Shooting black and white has many advantages. Stripping away colour makes you concentrate on utilising the available light and how you want to frame your subject.
And if you’re in a creative rut, although it feels counter intuitive, it can really help to place restrictions on your photography. It makes you pre-empt the final outcome and what affect black and white will have on your image.
It also provides a great opportunity to look over the work of some photography greats such as Elliot Erwitt, Cartier-Bresson and Vivian Maier who only had black and white to work with. You should also check out the work of William Eggleston who was a pioneer and one of the first to make the switch from black and white to colour photography.
I shot all these images on my Olympus MJU II with Ilford 35mm film.
Last year I won the Ginnel Foto Fest Analogue awards. Part of my prize was being sent a box full of film. Some I’ve used before such as portra and Agfa, but there was also a roll of Kodak Tri X medium format film estimated to be 50 years old.
I have always wanted to shoot it so last weekend when me and my cousin went to Peacehaven. A small suburban town on the English coast where my cousin, Harry, grew up.
I got some surprisingly good results..
If you ever get your hands on some expired film be sure to double check if your local lab develops it. After walking 40 minutes to mine it turns out they don’t develop expired films. If you’re based in the UK I would strongly recommend AG Photolab who are super friendly and based in Birmingham. I sent the film off on Wednesday and got it back today!
Part II of exploring with a camera, featuring photos from Brighton, Italy and London:
I have recently been experimenting with multiple exposures and partially exposing film to light:
35mm Midnight (& possibly drunk) Adventures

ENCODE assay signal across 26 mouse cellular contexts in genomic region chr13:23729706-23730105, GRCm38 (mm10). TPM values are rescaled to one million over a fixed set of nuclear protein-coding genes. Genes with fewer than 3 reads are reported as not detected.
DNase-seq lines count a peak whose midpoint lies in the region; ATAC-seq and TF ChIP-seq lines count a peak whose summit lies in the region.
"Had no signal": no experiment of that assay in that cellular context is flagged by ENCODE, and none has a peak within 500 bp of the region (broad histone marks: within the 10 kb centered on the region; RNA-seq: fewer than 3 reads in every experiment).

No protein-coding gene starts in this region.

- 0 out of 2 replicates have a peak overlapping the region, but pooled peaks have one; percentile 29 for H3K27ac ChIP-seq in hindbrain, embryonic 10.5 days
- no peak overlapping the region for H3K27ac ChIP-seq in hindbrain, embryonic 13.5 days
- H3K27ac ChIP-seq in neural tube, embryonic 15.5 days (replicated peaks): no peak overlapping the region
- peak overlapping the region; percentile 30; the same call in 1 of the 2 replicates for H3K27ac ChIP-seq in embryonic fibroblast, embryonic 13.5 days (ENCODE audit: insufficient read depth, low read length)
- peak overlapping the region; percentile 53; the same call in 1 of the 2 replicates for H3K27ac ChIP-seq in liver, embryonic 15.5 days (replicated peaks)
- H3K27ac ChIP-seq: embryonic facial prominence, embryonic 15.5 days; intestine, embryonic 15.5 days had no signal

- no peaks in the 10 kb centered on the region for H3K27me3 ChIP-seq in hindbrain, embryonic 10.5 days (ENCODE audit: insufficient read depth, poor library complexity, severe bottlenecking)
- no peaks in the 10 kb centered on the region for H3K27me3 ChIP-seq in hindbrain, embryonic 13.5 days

Photography, Technology and Me
As long as I can remember technology has effected my photography and ideas. From my first ever snap-shot to my latest projects it has shaped the way I work and create.My first ever image (below) remains one of my favourite, not least because it turned out half-decent but it represents a day I spent with my family and the point and shoot camera my mum put me in charge of.
I didn’t become aware of the in-camera potential until I started studying photography at the age of 16 where I was introduced to DSLR’s. I immediately fell in love with the experimental side of DSLR’s and in-particular, the use shutter speeds.
My final college project surrounded the use of slow shutter speeds and fire. It was created through hours of trial and error (often the result of using new technology):
Photography technology doesn’t just come in the form of cameras. Photoshop is one of the most well-known and used editing tools, the one I used to edit my portrait exhibited as part of the Brighton Biennial 2012. But the more and more I looked to editing tools to create the ‘look’ I wanted, the less I was enjoying my photography. Which is when I was introduced to film photography by my college tutor. It immediately put the fun back into photography and I found my second home- the darkroom.
Ever since being introduced to film photography I have shot around 3 films a week- a mixture of 35mm and medium format and it remains my favourite method of capturing shots. But despite my love of film photography I have been drawn into the use of camera phones to capture snap-shot moments. As phone quality increases the temptation to take the heavy medium format out the bag and leave the phone in the pocket increases. I was recently introduced to a company called Light and their new camera technology, created to combine the quality of a DSLR camera with the size of a smartphone which shows that camera technology is always evolving and improving. But for me, project wise, nothing will replace the quality and experimental potential of DLSR’s and film cameras. Although, between projects the phone camera has become my travel companion:
This post is in collaboration with ‘Light’
To check out more of my work:
I recently came across 100’s of negatives in a basket at the back of a second hand shop with most of the ones dated dating back to the 1960’s. I couldn’t not buy them so I made a deal with the shop keeper and very kindly ended up getting the basket thrown in for free. I decided to purchase a negative scanner so I can share them online.
But this set of images are extra special as they belong to my grandparents, which we have discovered while helping them move house. With most of them dating back to 1960’s when they lived in Massachusetts, America.
This is Part 4. More to follow. None are edited.